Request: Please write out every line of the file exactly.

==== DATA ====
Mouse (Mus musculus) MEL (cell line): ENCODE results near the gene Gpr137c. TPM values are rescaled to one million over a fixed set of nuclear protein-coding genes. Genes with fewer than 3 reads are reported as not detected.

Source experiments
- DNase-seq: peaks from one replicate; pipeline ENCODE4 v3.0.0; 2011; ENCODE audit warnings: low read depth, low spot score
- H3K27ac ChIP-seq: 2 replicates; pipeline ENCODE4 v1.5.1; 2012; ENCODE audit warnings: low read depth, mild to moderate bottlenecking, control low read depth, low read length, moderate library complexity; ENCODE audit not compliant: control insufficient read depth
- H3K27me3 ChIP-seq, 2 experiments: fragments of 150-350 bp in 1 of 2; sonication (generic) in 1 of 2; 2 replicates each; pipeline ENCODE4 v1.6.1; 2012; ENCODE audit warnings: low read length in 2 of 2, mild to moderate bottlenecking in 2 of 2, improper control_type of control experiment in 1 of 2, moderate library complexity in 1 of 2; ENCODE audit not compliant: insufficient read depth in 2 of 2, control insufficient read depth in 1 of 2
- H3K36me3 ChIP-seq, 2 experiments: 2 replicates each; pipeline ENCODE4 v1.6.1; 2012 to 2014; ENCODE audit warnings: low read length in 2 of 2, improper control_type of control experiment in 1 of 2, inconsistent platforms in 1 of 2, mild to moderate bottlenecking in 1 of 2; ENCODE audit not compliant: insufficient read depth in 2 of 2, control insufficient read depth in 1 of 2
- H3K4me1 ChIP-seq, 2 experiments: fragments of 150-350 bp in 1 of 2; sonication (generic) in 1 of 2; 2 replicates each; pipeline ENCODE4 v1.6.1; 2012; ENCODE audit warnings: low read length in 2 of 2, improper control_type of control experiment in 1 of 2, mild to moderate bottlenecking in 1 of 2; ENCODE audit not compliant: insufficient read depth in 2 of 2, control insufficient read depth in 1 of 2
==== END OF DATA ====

Mouse (Mus musculus) MEL (cell line): ENCODE results near the gene Gpr137c. TPM values are rescaled to one million over a fixed set of nuclear protein-coding genes. Genes with fewer than 3 reads are reported as not detected.

Source experiments
- DNase-seq: peaks from one replicate; pipeline ENCODE4 v3.0.0; 2011; ENCODE audit warnings: low read depth, low spot score
- H3K27ac ChIP-seq: 2 replicates; pipeline ENCODE4 v1.5.1; 2012; ENCODE audit warnings: low read depth, mild to moderate bottlenecking, control low read depth, low read length, moderate library complexity; ENCODE audit not compliant: control insufficient read depth
- H3K27me3 ChIP-seq, 2 experiments: fragments of 150-350 bp in 1 of 2; sonication (generic) in 1 of 2; 2 replicates each; pipeline ENCODE4 v1.6.1; 2012; ENCODE audit warnings: low read length in 2 of 2, mild to moderate bottlenecking in 2 of 2, improper control_type of control experiment in 1 of 2, moderate library complexity in 1 of 2; ENCODE audit not compliant: insufficient read depth in 2 of 2, control insufficient read depth in 1 of 2
- H3K36me3 ChIP-seq, 2 experiments: 2 replicates each; pipeline ENCODE4 v1.6.1; 2012 to 2014; ENCODE audit warnings: low read length in 2 of 2, improper control_type of control experiment in 1 of 2, inconsistent platforms in 1 of 2, mild to moderate bottlenecking in 1 of 2; ENCODE audit not compliant: insufficient read depth in 2 of 2, control insufficient read depth in 1 of 2
- H3K4me1 ChIP-seq, 2 experiments: fragments of 150-350 bp in 1 of 2; sonication (generic) in 1 of 2; 2 replicates each; pipeline ENCODE4 v1.6.1; 2012; ENCODE audit warnings: low read length in 2 of 2, improper control_type of control experiment in 1 of 2, mild to moderate bottlenecking in 1 of 2; ENCODE audit not compliant: insufficient read depth in 2 of 2, control insufficient read depth in 1 of 2